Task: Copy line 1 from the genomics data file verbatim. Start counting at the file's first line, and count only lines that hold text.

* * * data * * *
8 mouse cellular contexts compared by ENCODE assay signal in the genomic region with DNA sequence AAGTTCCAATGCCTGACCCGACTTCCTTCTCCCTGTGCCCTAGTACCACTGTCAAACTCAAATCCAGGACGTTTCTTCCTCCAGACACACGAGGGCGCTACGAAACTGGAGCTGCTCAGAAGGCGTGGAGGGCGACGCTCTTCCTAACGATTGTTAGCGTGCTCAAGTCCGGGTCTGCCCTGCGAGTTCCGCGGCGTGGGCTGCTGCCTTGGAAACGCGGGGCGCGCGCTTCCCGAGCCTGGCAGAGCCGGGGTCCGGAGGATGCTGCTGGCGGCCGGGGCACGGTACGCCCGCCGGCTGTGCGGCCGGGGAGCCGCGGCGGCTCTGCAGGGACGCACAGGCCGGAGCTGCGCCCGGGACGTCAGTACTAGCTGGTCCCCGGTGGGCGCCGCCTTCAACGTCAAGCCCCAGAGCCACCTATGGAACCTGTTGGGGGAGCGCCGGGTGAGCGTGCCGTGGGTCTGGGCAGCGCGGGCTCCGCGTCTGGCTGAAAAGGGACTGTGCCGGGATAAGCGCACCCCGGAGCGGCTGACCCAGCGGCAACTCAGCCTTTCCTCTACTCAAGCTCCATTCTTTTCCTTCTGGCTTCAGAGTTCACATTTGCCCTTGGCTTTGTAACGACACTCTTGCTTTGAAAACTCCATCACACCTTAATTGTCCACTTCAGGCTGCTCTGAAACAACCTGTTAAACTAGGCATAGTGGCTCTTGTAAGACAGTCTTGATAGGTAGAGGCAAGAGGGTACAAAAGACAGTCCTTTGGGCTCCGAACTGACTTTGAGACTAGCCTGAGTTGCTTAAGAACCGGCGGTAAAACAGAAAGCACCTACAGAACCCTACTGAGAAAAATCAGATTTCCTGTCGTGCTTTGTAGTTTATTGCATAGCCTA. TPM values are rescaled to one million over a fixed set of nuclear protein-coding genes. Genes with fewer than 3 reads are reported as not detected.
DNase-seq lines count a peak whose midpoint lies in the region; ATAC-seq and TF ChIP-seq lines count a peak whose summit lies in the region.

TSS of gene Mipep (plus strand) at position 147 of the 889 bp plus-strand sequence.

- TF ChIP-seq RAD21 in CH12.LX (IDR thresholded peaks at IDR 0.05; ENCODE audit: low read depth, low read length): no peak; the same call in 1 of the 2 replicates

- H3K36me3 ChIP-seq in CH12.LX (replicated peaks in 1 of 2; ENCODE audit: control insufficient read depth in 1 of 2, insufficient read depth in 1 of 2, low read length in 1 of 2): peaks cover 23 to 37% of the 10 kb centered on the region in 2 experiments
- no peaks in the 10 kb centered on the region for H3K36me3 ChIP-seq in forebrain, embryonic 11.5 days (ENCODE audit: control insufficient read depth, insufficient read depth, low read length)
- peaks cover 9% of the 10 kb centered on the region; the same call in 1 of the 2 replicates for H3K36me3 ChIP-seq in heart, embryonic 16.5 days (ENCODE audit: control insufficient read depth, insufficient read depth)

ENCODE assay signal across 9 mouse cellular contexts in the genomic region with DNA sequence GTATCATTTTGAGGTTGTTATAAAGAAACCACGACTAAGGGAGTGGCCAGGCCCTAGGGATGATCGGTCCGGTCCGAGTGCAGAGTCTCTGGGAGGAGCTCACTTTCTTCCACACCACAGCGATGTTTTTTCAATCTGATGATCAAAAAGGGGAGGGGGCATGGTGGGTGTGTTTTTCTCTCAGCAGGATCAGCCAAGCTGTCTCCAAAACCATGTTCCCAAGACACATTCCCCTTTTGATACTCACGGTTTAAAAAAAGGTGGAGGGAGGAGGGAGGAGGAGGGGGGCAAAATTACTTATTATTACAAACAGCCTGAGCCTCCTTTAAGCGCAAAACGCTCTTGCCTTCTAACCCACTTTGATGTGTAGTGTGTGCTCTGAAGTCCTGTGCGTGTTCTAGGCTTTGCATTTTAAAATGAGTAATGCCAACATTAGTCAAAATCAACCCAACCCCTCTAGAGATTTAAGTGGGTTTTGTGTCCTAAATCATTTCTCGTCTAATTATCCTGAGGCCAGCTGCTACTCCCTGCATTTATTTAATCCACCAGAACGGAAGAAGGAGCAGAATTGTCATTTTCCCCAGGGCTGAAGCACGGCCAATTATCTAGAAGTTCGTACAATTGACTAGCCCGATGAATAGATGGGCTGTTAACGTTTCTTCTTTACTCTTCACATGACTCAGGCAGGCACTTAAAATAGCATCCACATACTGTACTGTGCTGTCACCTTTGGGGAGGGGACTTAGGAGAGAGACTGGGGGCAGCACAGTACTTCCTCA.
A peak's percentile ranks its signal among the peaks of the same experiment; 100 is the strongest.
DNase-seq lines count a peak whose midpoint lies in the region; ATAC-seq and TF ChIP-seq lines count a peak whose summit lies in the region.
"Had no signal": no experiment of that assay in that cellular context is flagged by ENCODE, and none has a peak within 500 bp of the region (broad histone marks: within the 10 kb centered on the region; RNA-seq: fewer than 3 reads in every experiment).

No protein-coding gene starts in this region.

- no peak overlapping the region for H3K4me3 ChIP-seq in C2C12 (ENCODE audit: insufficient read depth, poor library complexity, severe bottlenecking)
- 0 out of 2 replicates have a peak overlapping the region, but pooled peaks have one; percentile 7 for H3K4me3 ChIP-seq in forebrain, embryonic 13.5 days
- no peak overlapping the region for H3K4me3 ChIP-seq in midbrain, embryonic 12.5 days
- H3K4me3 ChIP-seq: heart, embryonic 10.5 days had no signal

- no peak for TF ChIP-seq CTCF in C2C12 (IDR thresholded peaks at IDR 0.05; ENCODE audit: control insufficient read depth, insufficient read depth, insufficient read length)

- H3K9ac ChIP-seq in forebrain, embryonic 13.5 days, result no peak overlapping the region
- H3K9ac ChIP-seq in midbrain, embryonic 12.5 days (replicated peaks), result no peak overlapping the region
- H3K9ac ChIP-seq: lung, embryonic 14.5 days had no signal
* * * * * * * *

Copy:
8 mouse cellular contexts compared by ENCODE assay signal in the genomic region with DNA sequence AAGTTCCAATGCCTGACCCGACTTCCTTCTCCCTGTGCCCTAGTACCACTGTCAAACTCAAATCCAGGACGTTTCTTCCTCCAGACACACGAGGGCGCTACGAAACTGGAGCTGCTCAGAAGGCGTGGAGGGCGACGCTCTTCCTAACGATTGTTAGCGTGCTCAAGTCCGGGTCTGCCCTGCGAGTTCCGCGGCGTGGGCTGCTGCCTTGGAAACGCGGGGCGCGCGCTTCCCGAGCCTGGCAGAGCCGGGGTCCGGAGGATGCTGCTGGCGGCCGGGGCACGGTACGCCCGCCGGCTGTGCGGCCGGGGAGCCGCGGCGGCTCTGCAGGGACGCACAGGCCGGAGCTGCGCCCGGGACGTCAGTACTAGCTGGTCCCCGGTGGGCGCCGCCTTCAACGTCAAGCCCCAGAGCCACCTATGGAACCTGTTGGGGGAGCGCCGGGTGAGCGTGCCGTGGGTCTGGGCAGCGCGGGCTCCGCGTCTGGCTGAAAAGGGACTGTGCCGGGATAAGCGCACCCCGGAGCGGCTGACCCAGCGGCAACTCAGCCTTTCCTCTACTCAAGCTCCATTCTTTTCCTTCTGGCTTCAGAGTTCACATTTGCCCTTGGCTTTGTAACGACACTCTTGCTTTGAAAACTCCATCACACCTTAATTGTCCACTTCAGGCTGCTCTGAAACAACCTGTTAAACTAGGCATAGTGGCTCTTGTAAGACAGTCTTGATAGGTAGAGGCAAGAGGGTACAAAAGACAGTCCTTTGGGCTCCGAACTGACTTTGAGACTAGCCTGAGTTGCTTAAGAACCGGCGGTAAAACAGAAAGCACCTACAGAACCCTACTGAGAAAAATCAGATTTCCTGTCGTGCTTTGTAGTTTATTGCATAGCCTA. TPM values are rescaled to one million over a fixed set of nuclear protein-coding genes. Genes with fewer than 3 reads are reported as not detected.